The origin of dorsoventral polarity in Drosophila

Siegfried Roth

Abstract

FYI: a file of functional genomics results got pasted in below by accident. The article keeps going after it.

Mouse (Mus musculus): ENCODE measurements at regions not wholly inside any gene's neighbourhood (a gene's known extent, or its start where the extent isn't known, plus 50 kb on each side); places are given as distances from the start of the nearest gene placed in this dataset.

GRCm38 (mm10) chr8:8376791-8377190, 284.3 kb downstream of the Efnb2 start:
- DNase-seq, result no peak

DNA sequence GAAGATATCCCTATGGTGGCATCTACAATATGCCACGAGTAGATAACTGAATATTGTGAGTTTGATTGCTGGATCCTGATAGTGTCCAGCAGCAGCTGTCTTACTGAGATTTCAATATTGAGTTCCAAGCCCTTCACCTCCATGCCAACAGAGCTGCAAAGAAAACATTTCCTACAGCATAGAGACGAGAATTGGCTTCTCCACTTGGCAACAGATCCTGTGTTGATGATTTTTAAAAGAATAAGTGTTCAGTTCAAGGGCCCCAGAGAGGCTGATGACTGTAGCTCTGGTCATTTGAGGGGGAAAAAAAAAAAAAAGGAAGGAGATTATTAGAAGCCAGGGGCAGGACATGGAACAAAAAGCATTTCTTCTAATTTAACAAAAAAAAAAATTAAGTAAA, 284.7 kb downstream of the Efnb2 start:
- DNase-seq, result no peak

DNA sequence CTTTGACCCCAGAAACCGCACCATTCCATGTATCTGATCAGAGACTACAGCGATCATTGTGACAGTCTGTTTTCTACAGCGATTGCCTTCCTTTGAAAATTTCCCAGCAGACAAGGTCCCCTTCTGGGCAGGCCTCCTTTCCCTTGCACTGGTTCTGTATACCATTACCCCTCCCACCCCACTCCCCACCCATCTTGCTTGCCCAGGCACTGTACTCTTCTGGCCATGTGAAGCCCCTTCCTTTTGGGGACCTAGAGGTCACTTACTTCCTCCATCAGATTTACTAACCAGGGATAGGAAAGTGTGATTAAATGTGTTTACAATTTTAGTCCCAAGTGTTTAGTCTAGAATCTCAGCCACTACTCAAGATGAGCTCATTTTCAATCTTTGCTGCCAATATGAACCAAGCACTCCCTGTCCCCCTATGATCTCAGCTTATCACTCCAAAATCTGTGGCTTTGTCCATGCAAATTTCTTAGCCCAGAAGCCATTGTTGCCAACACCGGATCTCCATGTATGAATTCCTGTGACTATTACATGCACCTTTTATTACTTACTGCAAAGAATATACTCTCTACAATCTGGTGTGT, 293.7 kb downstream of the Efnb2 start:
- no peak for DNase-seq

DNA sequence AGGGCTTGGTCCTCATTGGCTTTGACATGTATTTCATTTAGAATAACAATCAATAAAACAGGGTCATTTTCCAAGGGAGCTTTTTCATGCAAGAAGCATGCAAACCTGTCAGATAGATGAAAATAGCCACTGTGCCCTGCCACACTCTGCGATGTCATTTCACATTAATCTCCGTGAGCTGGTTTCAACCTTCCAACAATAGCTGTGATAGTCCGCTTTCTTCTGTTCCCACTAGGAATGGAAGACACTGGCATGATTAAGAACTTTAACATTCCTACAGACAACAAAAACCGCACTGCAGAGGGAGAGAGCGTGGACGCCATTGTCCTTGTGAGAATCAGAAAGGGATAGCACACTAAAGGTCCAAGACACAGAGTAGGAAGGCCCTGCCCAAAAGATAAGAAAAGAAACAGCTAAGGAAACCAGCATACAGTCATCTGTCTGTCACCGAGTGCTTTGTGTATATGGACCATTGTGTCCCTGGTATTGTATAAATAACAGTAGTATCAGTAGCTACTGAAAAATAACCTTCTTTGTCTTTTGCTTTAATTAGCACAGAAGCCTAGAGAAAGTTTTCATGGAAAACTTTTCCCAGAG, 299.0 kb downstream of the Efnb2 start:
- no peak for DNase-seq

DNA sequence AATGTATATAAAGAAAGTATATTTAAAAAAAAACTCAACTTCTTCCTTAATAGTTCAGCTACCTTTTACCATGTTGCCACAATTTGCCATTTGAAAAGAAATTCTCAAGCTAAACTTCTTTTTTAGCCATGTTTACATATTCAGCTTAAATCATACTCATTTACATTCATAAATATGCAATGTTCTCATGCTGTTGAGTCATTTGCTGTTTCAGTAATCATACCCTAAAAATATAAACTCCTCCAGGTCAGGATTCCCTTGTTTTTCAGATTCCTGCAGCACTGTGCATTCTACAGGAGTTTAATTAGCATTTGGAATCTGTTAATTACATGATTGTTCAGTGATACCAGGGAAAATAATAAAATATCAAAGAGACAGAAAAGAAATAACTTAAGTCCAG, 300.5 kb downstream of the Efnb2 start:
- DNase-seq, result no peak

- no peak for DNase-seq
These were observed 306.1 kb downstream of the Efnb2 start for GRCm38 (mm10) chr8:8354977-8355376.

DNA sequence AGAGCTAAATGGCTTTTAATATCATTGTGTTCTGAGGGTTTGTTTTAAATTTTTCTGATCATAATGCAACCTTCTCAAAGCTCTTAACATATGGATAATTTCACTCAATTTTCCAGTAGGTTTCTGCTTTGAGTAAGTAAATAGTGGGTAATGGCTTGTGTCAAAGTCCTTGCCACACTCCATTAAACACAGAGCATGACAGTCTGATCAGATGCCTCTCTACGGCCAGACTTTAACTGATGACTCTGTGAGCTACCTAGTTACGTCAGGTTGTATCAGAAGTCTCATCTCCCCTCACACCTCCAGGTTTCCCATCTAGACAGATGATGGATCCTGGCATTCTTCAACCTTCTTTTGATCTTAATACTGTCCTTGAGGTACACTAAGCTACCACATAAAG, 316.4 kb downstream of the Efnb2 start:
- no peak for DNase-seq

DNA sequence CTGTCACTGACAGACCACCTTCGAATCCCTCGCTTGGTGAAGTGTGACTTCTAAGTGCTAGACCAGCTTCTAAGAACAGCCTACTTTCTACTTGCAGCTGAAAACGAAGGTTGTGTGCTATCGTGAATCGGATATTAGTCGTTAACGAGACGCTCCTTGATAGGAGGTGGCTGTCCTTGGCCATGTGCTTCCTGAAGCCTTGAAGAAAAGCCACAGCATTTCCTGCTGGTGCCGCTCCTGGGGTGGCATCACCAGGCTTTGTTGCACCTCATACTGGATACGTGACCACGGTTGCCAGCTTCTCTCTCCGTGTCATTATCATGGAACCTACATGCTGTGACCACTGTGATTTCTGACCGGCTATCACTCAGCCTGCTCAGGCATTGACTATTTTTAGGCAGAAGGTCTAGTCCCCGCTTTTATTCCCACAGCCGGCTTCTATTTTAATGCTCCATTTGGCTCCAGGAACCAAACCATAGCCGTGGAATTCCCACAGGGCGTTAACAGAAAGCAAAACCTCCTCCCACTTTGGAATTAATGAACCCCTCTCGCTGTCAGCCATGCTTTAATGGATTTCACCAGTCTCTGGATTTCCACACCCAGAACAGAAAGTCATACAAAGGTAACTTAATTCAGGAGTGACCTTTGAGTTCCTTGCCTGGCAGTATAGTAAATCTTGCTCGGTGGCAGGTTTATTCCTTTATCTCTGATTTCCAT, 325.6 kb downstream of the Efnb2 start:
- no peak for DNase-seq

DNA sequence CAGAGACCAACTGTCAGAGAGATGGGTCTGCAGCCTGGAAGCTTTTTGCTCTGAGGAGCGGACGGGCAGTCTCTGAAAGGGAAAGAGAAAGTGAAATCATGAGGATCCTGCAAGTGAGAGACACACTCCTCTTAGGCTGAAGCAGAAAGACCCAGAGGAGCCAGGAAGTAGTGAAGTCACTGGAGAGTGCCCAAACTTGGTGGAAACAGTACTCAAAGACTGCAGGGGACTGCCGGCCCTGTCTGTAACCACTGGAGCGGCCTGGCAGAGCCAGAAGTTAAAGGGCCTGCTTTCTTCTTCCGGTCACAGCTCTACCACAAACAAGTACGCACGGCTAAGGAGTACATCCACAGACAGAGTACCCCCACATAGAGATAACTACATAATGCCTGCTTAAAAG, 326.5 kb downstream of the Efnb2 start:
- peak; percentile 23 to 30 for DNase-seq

In Drosophila dorsoventral (DV) polarity arises during oogenesis when the oocyte nucleus moves from a central posterior to an asymmetrical anterior position. Nuclear movement is a symmetry–breaking step and establishes orthogonality between the anteroposterior and the DV axes. The asymmetrically anchored nucleus defines a cortical region within the oocyte which accumulates high levels of gurken messenger RNA (mRNA) and protein. Gurken is an ovarian–specific member of the transforming growth factor–α (TGF–α) family of secreted ligands. Secreted Gurken forms a concentration gradient that results in a dorsal–to–ventral gradient of EGF receptor activation in the follicle cells surrounding the oocyte. This leads to concentration–dependent activation or repression of target genes of the EGF pathway in the follicular epithelium. One outcome of this process is the restriction of pipe expression to a ventral domain that comprises 40% of the egg circumference. Pipe presumably modifies extracellular matrix components that are secreted by the follicle cells and are present at the ventral side of embryo after egg deposition. Here, they activate a proteolytic cascade that generates a gradient of the diffusible ligand, Spätzle. Spätzle activates the Toll receptor at the surface of the embryo that stimulates the nuclear uptake of the transcription factor Dorsal. This leads to a nuclear concentration gradient of Dorsal that specifies the cell types along the DV axis of the embryo.